Storming the gates

Church planter Gary Schokely says that a person coming to a congregation for the first time faces many barriers of peculiar ritual, internal group dynamics and even, at times, resentment coming from both clergy and laity. He suggests that weddings, funerals and baptisms may be an opportunity for congregations to welcome the unaffiliated when they come to us for a service.

My own experience of visiting with other churches has helped me realize what a huge step it is for “unaffiliated” people–the ones we say we are trying to reach–to show up, especially on Sunday mornings, and find their place among us. It has got to be about as uncomfortable for many of them to come and feel connected to what we are doing as it would be for us churched folk to show up at a Hindu shrine and be expected to jump right into the ritual.

He says that many unaffiliated people are open to visiting a church but often need an entry point like a baptism, wedding, or funeral to do so. These can be opportunities for us to connect with the unaffiliated–to build a bridge to where they are. He says that after they join us, we can then lead them to begin to take responsibility for themselves–to understand about our history, to study our traditions, to learn how to spiritually feed themselves.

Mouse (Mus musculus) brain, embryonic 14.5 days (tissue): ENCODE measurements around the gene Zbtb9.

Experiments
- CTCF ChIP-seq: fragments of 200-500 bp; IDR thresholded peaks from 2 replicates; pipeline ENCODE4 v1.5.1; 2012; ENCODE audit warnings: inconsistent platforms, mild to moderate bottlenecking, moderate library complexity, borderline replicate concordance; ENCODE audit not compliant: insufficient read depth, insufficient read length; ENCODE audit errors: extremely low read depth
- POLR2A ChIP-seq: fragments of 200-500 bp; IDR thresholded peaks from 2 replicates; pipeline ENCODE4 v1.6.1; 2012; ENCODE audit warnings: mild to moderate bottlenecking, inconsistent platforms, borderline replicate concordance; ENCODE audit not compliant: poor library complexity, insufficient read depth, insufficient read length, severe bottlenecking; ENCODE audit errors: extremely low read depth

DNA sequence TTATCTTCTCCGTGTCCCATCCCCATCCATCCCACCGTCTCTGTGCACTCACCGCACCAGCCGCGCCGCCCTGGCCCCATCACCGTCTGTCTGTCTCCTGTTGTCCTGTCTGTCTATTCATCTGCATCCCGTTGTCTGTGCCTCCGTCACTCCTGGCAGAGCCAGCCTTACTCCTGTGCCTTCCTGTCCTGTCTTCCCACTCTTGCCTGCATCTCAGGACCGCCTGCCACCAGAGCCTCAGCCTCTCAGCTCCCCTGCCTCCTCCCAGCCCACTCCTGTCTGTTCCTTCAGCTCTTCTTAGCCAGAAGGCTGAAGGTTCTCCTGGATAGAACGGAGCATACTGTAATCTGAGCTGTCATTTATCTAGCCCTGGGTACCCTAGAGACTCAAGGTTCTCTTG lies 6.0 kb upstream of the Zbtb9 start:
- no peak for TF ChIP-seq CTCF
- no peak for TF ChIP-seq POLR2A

The problem, Schokely says, is that we often meet the unaffiliated with suspicion and communicate a “club mentality.”

I think we have a huge problem when unaffiliated people turn to our churches for services and support and we respond to them in a way that conveys a kind of club mentality: “If you are not a member here, attend regularly, or support ‘us’ financially, your request for services will be denied or at least met with lengthy policies and hefty fees.” Such a response sends the message, “It’s not about you. We’re not about you!”

On a practical level, how does the local church become a place that at once cultivates community and discipleship while still dealing effectively and openly with unaffiliated people, who have deep spiritual needs and longings, but whose primary values do not incline them to become a part of a faith community?

Read Schokley’s item here.

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